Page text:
This column was originally published on RealMoney on Sept. 21 at 9:44 a.m. EDT. It's being republished as a bonus for TheStreet.com readers.

Even though I hate its consumer products, I've started buying some

Adobe

(ADBE) - Get Report

.

Its Acrobat Reader is on 98% of all computers, so most people think of Adobe as "the Acrobat company." Anecdotally speaking, I don't know anyone who actually likes the Acrobat Reader. The program endlessly asks you to download the latest version and then takes most machines 30 seconds to load up the existing program. But that doesn't mean that the de facto standardization of Acrobat is going anywhere anytime soon.

More to the point, Adobe's other product lines, which account for the majority of its revenue, are positioned for both secular and cyclical growth in the coming years. That growth is likely to take this stock to much higher levels. Here's the story.

Adobe will be rolling out the new version of Acrobat in the next few weeks. The company recently reported a strong quarter and gave big guidance, largely because this Acrobat upgrade cycle is about to hit. That's already pretty much discounted in the stock's recent rally.

But what's not discounted in the current quote of about $37 is that the company will be rolling out a new Creative Solutions package (CS3), which includes upgrades to Photoshop, Illustrator and other programs, in early 2007.

You know what else will be hitting in early 2007? Yes, that's right, a little thing called Vista from

Microsoft

(MSFT) - Get Report

. Surely, I don't need to rehash my bullish view of that rollout again? Well, a great percentage of the Vista-upgraded machines will also upgrade to CS3. That's a nice cyclical dynamic to be a part of. CS3 will also be the first Creative Solutions package that will run on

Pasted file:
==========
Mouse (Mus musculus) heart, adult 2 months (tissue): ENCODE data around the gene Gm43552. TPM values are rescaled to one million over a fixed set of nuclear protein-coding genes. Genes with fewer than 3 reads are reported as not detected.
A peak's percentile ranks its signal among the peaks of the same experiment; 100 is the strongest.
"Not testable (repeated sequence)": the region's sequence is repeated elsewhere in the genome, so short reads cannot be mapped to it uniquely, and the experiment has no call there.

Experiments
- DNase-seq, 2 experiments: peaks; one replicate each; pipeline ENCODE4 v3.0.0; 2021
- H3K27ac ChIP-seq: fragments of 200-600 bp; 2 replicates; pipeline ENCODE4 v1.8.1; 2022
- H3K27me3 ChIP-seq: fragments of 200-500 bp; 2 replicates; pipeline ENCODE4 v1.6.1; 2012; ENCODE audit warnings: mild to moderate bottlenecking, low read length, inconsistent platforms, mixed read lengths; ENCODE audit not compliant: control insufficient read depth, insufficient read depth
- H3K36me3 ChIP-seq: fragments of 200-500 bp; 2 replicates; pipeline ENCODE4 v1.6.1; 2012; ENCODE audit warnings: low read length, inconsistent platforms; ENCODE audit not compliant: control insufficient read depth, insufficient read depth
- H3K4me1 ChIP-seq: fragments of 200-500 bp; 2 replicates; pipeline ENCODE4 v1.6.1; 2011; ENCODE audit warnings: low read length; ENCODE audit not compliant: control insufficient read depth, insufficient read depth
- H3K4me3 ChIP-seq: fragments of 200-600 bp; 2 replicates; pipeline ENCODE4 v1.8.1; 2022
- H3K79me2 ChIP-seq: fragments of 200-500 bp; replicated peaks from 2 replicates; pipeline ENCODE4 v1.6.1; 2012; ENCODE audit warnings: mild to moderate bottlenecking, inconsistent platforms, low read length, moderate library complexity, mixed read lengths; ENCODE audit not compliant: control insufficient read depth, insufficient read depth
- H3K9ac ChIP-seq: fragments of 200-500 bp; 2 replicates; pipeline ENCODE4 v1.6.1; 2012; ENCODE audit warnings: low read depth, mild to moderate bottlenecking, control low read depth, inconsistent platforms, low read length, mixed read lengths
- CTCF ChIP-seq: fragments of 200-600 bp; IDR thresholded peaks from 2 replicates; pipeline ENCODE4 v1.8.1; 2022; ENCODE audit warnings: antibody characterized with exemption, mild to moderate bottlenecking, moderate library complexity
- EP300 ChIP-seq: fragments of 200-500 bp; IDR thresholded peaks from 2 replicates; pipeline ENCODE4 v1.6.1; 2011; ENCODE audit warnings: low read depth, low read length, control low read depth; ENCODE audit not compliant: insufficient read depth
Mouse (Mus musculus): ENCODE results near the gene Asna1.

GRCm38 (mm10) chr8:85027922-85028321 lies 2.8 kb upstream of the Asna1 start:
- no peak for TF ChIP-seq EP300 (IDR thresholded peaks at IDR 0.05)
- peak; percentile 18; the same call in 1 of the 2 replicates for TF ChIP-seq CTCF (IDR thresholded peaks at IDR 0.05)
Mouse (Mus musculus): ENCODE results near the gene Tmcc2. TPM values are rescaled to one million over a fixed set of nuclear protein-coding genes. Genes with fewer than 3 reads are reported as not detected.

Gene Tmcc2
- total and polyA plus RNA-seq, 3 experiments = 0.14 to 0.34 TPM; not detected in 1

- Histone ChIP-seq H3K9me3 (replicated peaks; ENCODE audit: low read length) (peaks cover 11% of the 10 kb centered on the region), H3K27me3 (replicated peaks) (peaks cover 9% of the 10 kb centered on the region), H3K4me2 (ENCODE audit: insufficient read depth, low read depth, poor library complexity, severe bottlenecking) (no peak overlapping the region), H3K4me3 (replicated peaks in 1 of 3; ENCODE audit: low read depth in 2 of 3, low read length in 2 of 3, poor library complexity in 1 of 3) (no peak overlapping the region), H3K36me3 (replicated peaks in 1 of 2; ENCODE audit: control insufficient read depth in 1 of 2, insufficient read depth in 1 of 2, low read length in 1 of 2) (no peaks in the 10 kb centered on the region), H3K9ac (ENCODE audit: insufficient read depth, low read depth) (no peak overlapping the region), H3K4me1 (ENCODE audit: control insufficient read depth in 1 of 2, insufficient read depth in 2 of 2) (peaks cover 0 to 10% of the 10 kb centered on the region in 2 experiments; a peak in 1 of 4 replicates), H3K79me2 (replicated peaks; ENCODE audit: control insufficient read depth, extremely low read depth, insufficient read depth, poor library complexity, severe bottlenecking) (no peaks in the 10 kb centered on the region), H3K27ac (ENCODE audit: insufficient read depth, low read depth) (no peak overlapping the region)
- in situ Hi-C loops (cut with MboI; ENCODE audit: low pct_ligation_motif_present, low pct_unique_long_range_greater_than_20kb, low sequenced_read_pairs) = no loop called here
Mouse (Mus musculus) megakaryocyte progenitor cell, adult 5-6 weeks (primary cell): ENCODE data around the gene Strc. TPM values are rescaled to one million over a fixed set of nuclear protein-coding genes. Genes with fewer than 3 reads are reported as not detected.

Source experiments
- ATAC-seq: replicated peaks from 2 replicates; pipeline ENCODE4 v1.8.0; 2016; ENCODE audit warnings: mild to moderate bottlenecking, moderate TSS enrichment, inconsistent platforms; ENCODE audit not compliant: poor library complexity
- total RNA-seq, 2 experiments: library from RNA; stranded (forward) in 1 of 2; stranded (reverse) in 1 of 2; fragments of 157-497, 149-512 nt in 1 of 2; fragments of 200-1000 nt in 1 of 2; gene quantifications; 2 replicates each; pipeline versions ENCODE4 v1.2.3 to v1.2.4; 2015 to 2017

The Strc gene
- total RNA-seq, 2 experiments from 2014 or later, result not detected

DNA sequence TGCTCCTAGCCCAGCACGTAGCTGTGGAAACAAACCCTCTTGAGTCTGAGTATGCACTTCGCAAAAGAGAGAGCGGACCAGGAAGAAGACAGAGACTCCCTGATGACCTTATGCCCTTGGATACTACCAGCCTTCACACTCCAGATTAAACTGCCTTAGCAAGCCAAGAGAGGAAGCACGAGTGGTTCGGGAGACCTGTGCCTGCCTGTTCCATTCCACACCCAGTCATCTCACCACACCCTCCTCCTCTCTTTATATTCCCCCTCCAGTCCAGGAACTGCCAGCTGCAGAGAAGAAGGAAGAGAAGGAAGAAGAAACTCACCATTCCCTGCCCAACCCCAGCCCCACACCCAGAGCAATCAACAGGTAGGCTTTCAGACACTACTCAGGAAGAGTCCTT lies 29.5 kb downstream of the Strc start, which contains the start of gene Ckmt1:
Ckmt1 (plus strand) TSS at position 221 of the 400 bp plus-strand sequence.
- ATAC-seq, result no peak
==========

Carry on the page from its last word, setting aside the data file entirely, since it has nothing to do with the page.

Apple's

(AAPL) - Get Report

Intel

(INTC) - Get Report

platform, and there's a significant amount of pent-up demand for CS3 for Apple. Pent-up demand into a new rollout is a bullish thing.

Finally, it's all about the future of advertising and video on the Internet.

Macromedia's

assorted versions of Flash have become a de facto standard for media-rich interactive advertisements on the Net. And despite

Yahoo!'s

(YHOO)

recent stumblings and the possibility that advertising growth on the Net will slow for a spell, there's no arguing that Net advertising is in the early stages of secular growth inside the cyclical advertising industry. Same thing with Net video -- heard about the growth of YouTube? I want to own the de facto standard that these applications are being built on. That's Adobe.

A lot of analysts expect Flash to become a standard for media-rich applications in cell phones, too. That would be gravy.

The stock isn't cheap, trading at 30-something this year's estimates and 20-something next year's. But with almost 100% gross margins, nearly 40% operating margins and a bunch of new cycles ahead of it, I think those estimates for next year are way too low.

Yup, I'm putting some capital to work in Adobe, even though I hate the Acrobat Reader.

At the time of publication, the firm in which Willard is a partner was long Adobe, Microsoft and Apple, although positions can change at any time and without notice.

Cody Willard is the manager of a hedge fund and a contributor to the

Financial Times

and

VON Magazine

. He is also a regular guest on CNBC's

Kudlow & Company

and an adjunct professor at Seton Hall.

He earned a bachelor's degree in economics at the University of New Mexico. Willard appreciates your feedback --

click here

to send him an email.